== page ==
Calcium alginate microcapsules coated with a chitosan layer loaded with synthesized PGR were prepared as new microcapsule formulations for their improved delivery to plants. Information about molecular interactions between biopolymers and plant growth regulators obtained by FTIR spectroscopy revealed functional groups of all constituents interact with each other. A complex electrostatic interaction and hydrogen bonding between all constituents in microcapsule formulations as well as PGR molecular properties caused changes in microcapsule structure, and consequently, in physicochemical characteristics. The addition of PGRs alters the number of alginate strands held together in the three-dimensional gel network and thus the extent of crosslinks between polymer chains. The highest swelling rate value obtained on the microcapsule formulation loaded with PGR1 can be attributed to the less crosslinked polymer chains and the partial localization of PGR1 on the microcapsule surface.
Besides the stability of a microcapsule formulation against external parameters, such as time, temperature, shear, etc. as well as the application techniques, a very important aspect is the release kinetics of the active ingredient. All release profiles exhibit PGR rapid initial release followed by a slower release obeying the power-law equation. Differences in microcapsule structure due to PGRs encapsulation and surface properties do not affect the controlling release mechanism identified as Fickian diffusion. A particular feature of microcapsules loaded with PGR1 is that their core after initial swelling and release became hydrated and dissolved until PGR1 reached saturation concentration or solubility resulting in a linear release dependence over time. Gradual release in the first two hours (12%) followed by the linear release of up to 504 h (65%) allows sustained PGR1 release during plant growth, reducing the need for frequency of application in the field.
A better understanding of the structure/property relationship in microcapsule formulations and mechanisms controlling plant growth regulator release enhances the ability to control the release behavior and may aid in developing microparticles with specifically tailored properties.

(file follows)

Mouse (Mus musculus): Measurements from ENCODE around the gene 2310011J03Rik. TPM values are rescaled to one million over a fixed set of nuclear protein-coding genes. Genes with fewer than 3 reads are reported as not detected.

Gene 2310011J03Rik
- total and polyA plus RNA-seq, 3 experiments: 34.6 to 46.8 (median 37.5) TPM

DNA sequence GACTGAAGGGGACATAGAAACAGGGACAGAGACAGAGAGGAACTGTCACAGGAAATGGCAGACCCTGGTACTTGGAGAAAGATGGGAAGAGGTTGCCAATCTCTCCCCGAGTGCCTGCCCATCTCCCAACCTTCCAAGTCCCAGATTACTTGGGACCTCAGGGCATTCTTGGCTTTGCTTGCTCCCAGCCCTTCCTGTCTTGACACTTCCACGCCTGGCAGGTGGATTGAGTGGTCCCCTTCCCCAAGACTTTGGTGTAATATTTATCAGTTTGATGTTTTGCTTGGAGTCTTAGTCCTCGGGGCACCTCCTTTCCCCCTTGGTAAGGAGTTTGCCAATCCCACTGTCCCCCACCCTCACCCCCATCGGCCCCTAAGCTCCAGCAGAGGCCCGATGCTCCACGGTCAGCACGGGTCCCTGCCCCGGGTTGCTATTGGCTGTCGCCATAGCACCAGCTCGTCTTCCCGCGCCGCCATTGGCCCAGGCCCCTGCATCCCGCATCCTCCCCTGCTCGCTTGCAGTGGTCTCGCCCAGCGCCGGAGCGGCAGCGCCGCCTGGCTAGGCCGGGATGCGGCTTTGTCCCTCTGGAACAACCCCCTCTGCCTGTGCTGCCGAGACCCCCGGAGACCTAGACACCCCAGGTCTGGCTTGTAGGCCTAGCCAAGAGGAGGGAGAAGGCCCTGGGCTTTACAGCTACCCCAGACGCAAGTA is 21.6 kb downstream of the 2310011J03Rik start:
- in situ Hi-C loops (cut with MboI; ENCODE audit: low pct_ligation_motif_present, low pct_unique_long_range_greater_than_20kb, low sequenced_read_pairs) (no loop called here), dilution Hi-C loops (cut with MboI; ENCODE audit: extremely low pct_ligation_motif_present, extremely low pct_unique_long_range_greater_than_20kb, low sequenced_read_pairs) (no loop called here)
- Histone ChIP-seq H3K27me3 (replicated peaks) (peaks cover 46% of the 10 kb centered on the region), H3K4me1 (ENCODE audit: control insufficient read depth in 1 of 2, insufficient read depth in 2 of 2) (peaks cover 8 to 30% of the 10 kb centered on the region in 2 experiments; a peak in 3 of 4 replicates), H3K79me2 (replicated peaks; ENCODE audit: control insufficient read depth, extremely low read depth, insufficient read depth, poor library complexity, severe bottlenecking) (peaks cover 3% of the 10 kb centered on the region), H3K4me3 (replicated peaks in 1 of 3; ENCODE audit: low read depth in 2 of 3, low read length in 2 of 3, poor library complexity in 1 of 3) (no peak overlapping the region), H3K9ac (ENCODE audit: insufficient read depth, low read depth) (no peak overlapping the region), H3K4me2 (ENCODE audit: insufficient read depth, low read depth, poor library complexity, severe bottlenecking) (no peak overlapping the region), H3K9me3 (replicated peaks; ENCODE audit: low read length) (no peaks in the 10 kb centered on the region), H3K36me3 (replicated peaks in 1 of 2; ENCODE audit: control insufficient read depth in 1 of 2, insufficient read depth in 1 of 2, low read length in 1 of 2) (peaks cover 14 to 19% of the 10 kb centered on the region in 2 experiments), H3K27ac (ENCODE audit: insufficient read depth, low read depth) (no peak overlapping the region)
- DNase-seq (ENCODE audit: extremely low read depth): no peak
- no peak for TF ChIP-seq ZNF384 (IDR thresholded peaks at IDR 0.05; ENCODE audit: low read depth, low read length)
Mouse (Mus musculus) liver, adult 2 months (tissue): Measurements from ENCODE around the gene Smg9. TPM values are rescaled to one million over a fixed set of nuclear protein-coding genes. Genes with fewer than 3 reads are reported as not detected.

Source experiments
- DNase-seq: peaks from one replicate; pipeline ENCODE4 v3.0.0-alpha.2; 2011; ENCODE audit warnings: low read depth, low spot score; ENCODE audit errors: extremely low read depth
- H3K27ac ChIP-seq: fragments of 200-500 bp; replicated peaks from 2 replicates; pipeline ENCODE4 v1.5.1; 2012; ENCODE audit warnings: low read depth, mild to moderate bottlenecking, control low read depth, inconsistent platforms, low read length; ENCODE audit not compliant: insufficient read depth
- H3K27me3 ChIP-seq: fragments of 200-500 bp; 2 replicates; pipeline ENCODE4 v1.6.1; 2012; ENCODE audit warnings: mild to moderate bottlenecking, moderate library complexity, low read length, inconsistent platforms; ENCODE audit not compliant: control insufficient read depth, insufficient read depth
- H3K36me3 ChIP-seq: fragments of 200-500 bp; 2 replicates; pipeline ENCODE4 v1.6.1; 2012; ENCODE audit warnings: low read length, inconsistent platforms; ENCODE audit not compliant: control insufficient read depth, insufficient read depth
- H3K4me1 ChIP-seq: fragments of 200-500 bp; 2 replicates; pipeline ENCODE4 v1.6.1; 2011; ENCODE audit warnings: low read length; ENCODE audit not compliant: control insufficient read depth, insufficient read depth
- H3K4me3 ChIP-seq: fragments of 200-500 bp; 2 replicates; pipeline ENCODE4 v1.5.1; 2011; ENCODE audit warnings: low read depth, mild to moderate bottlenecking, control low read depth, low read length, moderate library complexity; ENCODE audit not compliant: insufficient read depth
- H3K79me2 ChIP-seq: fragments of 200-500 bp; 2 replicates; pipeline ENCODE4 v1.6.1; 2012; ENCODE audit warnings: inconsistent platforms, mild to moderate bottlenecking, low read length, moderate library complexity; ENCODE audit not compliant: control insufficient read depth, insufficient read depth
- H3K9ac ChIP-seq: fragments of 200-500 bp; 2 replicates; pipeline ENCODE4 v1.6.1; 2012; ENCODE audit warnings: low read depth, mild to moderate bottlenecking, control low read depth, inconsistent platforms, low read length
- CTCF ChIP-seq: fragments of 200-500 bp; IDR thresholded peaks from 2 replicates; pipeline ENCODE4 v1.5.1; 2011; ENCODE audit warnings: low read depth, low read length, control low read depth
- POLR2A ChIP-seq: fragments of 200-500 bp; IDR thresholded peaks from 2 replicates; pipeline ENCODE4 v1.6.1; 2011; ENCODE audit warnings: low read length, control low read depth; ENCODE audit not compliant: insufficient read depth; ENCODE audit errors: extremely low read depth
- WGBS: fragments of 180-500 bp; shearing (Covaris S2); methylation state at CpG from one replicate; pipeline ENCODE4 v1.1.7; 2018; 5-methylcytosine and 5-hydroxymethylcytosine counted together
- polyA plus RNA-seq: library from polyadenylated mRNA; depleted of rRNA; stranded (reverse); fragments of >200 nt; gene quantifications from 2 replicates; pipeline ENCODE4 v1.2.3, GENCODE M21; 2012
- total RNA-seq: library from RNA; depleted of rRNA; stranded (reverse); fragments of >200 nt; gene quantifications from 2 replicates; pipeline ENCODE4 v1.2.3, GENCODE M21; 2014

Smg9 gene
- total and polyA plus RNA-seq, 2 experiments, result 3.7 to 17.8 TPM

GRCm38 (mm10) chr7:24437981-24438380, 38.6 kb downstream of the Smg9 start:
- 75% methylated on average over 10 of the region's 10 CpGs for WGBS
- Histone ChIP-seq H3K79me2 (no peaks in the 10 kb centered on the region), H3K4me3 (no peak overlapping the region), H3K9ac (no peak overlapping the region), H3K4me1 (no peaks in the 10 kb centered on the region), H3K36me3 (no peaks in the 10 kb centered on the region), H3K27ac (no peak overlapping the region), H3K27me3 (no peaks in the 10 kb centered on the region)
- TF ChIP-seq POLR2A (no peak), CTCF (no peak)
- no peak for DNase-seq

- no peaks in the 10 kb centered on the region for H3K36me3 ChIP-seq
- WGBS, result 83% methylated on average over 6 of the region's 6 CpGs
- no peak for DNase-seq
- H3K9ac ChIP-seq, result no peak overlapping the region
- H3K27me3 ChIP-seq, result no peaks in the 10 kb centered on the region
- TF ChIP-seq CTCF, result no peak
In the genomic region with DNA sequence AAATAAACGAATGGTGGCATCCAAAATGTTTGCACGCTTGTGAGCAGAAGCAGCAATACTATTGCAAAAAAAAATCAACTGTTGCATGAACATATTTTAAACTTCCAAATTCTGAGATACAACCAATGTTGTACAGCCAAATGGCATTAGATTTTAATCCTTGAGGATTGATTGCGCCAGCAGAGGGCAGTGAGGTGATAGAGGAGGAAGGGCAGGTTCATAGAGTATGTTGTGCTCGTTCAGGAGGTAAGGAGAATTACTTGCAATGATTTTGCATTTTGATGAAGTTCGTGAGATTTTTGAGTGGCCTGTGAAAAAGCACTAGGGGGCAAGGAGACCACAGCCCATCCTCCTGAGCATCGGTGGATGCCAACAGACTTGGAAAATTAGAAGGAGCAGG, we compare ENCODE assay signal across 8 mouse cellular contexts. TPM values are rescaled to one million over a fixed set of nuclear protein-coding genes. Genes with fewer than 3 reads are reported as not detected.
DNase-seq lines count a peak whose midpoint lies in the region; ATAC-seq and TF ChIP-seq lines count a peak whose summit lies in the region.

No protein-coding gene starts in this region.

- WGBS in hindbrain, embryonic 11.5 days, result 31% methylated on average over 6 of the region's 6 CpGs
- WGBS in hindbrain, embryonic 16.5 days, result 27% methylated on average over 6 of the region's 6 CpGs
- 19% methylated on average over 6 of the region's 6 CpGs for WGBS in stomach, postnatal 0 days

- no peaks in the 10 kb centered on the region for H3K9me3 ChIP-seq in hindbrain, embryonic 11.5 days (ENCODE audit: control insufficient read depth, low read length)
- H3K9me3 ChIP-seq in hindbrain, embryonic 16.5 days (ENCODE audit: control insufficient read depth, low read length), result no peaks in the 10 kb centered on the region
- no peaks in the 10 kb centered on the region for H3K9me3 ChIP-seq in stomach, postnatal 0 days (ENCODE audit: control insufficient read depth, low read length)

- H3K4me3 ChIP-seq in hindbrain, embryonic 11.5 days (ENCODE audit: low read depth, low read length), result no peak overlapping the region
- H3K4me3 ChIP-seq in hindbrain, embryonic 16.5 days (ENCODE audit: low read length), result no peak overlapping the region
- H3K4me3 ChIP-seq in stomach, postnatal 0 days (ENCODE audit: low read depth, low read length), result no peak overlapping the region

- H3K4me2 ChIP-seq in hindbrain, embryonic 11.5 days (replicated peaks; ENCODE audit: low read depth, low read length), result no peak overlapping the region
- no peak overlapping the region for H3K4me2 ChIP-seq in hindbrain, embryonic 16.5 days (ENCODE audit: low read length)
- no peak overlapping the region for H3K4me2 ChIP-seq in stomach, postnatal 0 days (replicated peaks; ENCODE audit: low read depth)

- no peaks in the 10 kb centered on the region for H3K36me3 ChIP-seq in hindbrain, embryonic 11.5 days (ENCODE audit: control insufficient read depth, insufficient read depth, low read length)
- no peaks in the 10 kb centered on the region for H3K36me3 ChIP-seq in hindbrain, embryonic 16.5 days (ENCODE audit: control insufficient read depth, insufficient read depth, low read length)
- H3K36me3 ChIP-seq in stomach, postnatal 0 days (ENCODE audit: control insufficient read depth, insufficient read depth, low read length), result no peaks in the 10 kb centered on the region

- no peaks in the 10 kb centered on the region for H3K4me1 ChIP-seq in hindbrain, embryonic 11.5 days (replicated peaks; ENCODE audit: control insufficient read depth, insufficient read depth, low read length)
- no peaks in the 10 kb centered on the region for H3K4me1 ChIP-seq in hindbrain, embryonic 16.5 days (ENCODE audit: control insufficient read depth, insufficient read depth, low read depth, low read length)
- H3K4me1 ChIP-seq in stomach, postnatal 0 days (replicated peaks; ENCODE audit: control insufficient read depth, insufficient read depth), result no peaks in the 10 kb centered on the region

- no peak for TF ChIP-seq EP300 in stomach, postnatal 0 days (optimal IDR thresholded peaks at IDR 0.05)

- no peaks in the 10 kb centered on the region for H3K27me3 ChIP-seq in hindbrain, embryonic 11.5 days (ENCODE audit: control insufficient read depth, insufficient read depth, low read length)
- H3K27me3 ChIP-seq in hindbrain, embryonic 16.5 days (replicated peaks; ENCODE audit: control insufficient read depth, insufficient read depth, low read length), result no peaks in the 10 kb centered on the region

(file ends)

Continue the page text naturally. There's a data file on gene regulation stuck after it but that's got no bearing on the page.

With all these results, it seems that the new formulations of microcapsules with PGRs have great potential for application in the agricultural production of various crops. The advantages of using microcapsule formulations are in protecting the encapsulated PGR from degradation, reducing the amount required, and achieving controlled release to regulate plant growth for the entire crop cycle. Our future investigations will be oriented to testing microcapsules loaded with PGR1 in field experiments.

Supplementary Materials

The following are available online at, Figure S1: FTIR spectrum of (a) PGR1 (black line), PGR2 (red line) and PGR3 (blue line), (b) mixtures with CaCl2, (c) mixtures with ALG (black line), (d) mixtures with CS. Added spectra of CaCl2, alginate (ALG) and chitosan (CS) are denoted with green lines; Table S1: Statistics of meteorological characteristics based on observations at the Nikopol weather station during 2018., Table S2: Monthly distribution of precipitation, average wind speeds, air humidity and atmospheric pressure during 2018., Table S3: The influence of PGR1 (2,3-dehydroaspartic acid dimethyl ester) on winter wheat productivity, Table S4: The influence of PGR1 (2,3-dehydroaspartic acid dimethyl ester) on barley productivity, Table S5: The influence of PGR1 (2,3-dehydroaspartic acid dimethyl ester) on the productivity of winter wheat after artificial infec-tion with Fusarias, Table S6: The influence of PGR1 (2,3-dehydroaspartic acid dimethyl ester) on potato productivity, Table S7: The effect of PGR1 (2,3-dehydroaspartic acid dimethyl ester) on the productivity and content of tubers of potato sort Nevskiy, Table S8: The effect of presowing treatment with PGR1 (2,3-dehydroaspartic acid dimethyl ester) on diseases potato sort Temp., Table S9: Experimental vibrational frequencies and band assignments for PGR1 (2,3-dehydroaspartic acid dimethyl ester), PGR2 (Z-isomer of the potassium salt of 2-amino-3-methoxycarbonylacrylic acid), and PGR3 (1-methyl-3-ethyl-amino imide of maleic acid), Table S10: (A) 1H NMR data of enamines (PGR1, 2,3-dehydroaspartic acid dimethyl ester), PGR2 (Z-isomer of the potassium salt of 2-amino-3-methoxycarbonylacrylic acid), and PGR3, 1-methyl-3-ethyl-amino imide of maleic acid) and (B) C/H/N Elemental analysis.

Author Contributions

Conceptualization, B.M. and M.V.; Data curation, M.M., S.V.K. and A.V.P.; Formal analysis, S.J., M.M. and A.V.P.; Funding acquisition, B.M.; Investigation, K.V.-K., S.J. and M.M.; Methodology, K.V.-K. and M.V.; Project administration, B.M.; Supervision, M.V.; Validation, S.V.K.; Visualization, M.V.; Writing—original draft, M.V.; Writing—review & editing, K.V.-K., B.M. and M.V. All authors have read and agreed to the published version of the manuscript.